High Pay Centre: “No Routine Riches” - UK Executive Pay
The High Pay Centre, well known in the UK for its opposition to the trend for higher executive pay, published its latest report on Wednesday. The catchy title “No Routine Riches” reflects the inevitable conclusions that the current approach to executive pay is misconceived. The main headline-catching recommendation is that companies should drop their LTIPs on the basis that reforming LTIPs has not worked, so that the only way forward is to ditch them. The Centre advocates its approach “as one that could be realistically implemented in the short to medium term”, which is perhaps less than realistic on its part!
The other main recommendations are:
Pay in cash only, not shares;
Use a broader range of company-specific targets, with an emphasis on productivity;
Broaden the diversity of remuneration committees;
No “golden hello” payments for unadvertised positions.
It is easy to think of the High Pay Centre as outside of the corporate governance mainstream, given some of the radical reforms that it advocates. However, the report is worth a read if you have the time.
Interestingly, Simon Walker, the Director-General of the Institute of Directors, used the High Pay Centre event this week to reopen the debate on employee representation on remuneration committees and boards. This subject was briefly brought into the limelight by the manifesto policies of Labour, the Liberal Democrats and the SNP before the General Election, which all advocated direct employee representation in one form or another. However, the issue has been shelved (for the moment at least) by the Conservative election victory. Mr Walker used this breathing space to propose a compromise, suggesting that companies might, on a voluntary basis, invite an employee representative as an observer at board and remuneration committee meetings.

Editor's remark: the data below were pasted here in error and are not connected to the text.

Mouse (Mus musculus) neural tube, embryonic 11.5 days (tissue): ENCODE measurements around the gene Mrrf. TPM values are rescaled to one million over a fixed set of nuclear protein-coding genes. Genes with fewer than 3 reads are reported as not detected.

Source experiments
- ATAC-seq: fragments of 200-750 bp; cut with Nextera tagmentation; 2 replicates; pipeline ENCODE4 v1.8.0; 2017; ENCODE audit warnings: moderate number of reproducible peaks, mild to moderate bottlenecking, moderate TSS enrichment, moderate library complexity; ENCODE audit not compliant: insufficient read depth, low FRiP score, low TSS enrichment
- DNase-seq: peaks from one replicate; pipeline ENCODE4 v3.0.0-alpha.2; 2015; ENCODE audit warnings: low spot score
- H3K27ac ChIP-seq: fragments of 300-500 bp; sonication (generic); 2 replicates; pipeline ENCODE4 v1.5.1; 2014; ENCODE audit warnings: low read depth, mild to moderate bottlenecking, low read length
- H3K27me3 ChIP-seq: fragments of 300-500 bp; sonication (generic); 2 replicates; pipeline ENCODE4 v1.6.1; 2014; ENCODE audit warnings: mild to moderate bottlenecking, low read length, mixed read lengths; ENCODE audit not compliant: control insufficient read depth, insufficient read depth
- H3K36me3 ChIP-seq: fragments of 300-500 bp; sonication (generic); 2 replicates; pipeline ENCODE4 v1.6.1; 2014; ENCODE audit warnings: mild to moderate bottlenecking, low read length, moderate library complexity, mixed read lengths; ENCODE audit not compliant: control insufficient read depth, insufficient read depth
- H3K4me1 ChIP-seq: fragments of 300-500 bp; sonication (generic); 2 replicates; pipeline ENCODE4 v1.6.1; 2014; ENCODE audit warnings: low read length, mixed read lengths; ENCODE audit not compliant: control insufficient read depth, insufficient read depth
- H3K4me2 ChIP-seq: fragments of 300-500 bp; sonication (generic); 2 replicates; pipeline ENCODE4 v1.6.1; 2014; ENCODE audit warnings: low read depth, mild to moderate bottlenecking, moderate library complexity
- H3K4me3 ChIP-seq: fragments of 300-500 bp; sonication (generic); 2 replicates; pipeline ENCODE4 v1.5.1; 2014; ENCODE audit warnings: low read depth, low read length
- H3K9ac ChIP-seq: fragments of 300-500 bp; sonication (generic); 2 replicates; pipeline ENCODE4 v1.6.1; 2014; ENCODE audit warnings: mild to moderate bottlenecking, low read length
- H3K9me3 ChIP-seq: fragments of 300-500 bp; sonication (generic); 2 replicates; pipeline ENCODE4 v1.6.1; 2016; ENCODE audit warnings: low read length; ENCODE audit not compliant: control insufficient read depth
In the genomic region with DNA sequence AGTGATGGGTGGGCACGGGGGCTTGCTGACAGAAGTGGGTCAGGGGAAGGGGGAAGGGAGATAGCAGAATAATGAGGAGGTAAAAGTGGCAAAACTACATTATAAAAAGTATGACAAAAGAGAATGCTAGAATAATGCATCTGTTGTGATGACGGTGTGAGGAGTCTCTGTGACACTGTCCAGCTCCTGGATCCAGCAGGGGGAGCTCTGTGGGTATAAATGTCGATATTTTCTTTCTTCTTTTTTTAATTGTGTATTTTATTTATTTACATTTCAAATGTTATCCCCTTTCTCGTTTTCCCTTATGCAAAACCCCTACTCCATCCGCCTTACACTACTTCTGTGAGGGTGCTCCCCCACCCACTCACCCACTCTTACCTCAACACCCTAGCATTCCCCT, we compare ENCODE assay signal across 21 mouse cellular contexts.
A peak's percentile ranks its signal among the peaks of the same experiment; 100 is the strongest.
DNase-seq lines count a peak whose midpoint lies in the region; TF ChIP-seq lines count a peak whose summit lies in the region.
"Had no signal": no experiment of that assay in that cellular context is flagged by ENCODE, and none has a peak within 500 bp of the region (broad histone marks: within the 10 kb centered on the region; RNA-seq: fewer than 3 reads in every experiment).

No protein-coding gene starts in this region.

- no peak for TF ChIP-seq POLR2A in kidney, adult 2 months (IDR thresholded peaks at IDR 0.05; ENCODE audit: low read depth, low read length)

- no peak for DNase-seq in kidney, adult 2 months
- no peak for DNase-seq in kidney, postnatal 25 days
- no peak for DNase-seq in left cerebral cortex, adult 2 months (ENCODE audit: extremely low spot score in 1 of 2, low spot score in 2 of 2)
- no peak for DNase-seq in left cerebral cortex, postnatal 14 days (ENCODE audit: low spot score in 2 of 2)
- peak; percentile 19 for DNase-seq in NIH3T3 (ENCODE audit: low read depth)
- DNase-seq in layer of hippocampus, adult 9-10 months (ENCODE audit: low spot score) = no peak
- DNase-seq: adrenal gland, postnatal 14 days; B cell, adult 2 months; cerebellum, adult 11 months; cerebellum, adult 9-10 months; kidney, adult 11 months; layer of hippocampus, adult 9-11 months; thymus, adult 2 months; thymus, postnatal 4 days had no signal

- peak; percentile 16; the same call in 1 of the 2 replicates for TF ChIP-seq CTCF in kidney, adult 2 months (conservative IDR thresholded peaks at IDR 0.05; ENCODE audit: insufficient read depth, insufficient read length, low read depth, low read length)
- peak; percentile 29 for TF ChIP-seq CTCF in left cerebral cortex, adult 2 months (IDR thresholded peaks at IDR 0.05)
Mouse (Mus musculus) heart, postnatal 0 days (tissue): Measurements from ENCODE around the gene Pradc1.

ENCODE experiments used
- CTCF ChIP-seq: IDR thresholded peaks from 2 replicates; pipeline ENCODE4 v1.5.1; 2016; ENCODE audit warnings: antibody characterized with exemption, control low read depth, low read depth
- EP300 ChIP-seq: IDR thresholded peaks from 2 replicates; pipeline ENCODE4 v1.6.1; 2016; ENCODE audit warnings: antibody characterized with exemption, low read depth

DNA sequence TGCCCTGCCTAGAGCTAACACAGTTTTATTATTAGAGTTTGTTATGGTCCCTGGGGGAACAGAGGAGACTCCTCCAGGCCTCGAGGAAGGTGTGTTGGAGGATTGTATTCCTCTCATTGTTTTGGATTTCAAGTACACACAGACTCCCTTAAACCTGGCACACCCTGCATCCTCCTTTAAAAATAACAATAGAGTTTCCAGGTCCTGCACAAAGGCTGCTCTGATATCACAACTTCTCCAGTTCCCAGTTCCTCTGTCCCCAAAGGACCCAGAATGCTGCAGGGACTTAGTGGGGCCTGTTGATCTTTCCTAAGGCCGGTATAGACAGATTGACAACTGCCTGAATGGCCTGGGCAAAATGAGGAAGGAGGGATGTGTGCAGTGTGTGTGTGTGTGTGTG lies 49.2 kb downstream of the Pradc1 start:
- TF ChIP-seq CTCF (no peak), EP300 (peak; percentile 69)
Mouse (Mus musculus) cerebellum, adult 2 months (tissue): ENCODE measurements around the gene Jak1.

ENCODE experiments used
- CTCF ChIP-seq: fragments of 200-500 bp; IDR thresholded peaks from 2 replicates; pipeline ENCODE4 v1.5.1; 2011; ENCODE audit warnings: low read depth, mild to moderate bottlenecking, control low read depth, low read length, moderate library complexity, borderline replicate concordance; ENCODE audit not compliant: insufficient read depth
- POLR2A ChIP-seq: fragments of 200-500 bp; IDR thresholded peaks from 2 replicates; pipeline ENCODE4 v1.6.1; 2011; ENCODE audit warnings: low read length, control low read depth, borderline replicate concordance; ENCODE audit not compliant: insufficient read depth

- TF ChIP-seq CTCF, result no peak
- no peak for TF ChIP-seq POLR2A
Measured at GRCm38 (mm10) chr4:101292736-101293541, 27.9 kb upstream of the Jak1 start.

It is difficult to see FTSE100 companies rushing to put this into practice. However, the suggestion certainly avoids many of the practical and theoretical issues that would have to be addressed before having employee representatives as full members of company boards and/or committees (some of which would bring into question the whole “unitary board” corporate governance model currently used in the UK). Mr Walker’s approach may warrant closer consideration before we get to the next General Election – currently scheduled for May 2020.